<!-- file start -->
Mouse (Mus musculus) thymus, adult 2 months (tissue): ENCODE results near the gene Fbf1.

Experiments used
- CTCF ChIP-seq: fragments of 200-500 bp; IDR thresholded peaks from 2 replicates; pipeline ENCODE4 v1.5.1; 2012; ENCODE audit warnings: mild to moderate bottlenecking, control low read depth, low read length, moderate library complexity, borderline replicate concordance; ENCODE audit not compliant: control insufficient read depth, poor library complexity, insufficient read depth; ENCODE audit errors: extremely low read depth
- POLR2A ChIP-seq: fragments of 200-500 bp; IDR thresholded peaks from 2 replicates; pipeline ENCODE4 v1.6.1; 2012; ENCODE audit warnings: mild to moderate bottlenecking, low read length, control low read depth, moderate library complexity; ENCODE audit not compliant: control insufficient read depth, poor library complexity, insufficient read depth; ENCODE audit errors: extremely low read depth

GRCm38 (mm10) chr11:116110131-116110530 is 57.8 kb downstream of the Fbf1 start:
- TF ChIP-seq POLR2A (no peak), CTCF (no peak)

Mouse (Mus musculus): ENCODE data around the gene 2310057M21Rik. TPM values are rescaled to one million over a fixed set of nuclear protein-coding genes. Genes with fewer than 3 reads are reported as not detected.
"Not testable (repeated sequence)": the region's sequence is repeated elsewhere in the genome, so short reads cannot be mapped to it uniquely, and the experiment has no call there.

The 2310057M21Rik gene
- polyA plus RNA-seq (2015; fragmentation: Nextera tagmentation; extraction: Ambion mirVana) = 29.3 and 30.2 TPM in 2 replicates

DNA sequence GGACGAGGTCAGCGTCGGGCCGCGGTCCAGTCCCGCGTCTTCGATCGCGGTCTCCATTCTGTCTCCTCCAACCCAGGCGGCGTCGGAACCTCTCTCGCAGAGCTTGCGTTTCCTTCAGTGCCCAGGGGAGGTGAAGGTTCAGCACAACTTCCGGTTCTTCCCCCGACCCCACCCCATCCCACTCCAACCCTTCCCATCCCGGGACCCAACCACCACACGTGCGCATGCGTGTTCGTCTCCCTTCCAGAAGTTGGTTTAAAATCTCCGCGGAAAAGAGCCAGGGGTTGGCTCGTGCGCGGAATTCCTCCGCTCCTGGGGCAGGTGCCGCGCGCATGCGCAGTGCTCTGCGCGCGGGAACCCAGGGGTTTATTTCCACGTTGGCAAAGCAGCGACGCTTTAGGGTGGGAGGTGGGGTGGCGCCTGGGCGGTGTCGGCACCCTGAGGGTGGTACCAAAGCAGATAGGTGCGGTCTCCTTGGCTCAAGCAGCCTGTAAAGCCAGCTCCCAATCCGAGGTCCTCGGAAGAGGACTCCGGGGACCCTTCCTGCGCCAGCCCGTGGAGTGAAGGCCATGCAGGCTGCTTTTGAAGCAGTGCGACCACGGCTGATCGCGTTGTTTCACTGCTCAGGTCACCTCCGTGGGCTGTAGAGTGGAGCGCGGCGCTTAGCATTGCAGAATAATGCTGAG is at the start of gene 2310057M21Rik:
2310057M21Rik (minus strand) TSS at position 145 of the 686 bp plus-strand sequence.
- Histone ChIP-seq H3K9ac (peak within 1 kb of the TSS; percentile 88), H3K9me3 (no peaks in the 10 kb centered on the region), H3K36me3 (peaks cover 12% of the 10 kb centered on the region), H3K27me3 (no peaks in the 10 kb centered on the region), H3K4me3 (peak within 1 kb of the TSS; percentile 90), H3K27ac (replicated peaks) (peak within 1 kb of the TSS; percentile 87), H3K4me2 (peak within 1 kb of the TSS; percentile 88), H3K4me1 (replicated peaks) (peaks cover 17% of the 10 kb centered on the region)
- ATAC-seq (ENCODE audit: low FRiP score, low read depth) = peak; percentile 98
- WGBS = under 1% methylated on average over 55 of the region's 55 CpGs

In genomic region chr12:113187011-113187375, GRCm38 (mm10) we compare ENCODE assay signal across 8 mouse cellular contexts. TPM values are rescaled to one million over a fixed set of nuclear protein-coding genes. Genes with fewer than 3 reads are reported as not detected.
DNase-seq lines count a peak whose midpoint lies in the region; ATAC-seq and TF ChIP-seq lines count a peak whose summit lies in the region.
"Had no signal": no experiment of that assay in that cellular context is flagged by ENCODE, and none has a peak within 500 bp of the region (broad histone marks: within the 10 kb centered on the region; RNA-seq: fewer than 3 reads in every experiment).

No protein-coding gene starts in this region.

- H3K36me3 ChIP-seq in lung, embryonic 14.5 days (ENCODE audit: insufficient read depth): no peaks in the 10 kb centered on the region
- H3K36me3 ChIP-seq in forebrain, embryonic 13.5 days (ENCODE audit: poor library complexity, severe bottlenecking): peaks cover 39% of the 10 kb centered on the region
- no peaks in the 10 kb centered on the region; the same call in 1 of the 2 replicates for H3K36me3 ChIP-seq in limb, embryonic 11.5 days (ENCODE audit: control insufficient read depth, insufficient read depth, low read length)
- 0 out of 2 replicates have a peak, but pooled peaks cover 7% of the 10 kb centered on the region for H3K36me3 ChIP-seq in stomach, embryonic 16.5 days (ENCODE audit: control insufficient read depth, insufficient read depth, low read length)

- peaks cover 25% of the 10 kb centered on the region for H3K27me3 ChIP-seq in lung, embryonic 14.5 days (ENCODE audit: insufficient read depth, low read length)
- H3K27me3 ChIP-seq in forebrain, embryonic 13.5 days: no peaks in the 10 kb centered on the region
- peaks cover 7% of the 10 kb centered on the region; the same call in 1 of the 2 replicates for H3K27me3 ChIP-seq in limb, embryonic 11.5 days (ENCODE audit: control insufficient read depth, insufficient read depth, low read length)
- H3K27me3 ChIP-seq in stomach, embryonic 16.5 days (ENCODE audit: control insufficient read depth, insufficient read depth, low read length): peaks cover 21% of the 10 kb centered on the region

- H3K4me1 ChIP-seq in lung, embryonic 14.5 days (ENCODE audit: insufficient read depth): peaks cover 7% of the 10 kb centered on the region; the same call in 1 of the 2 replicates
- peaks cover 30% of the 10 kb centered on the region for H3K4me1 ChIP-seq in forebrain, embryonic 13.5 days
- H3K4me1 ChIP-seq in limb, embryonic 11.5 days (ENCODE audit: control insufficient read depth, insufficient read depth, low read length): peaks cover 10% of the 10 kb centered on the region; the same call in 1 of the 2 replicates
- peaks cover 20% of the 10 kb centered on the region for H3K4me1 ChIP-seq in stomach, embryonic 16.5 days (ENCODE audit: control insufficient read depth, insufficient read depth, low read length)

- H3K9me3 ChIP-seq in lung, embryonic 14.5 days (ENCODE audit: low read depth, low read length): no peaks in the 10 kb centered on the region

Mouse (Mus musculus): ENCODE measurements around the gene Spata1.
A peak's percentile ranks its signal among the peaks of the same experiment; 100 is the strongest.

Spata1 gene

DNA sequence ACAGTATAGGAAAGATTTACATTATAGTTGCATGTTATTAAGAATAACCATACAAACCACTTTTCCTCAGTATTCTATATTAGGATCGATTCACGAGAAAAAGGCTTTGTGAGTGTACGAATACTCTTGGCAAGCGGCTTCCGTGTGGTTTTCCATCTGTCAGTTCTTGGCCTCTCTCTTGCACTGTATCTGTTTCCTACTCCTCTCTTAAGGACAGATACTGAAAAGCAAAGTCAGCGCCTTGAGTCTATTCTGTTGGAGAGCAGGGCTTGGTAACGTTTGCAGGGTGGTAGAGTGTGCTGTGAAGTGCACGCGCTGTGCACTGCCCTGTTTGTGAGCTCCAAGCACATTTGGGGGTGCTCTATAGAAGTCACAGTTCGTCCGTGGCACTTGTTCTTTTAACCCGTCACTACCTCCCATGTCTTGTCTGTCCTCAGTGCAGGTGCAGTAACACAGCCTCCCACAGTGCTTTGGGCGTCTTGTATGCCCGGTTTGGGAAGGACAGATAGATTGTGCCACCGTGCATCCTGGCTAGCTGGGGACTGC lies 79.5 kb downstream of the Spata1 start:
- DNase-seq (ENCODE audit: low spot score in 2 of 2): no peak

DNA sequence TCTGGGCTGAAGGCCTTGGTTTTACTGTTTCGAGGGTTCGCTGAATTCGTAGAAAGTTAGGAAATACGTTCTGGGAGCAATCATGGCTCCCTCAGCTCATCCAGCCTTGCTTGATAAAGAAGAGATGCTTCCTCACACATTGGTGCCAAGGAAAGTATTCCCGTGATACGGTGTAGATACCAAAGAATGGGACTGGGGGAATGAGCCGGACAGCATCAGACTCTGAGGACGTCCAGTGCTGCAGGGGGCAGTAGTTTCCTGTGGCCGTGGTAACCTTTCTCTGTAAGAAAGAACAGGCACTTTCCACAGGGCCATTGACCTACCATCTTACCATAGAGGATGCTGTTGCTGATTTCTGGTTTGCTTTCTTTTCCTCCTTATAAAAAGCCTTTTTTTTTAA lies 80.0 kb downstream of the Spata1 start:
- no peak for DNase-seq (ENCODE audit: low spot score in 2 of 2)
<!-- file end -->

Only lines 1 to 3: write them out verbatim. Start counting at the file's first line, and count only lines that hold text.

Mouse (Mus musculus) thymus, adult 2 months (tissue): ENCODE results near the gene Fbf1.

Experiments used
- CTCF ChIP-seq: fragments of 200-500 bp; IDR thresholded peaks from 2 replicates; pipeline ENCODE4 v1.5.1; 2012; ENCODE audit warnings: mild to moderate bottlenecking, control low read depth, low read length, moderate library complexity, borderline replicate concordance; ENCODE audit not compliant: control insufficient read depth, poor library complexity, insufficient read depth; ENCODE audit errors: extremely low read depth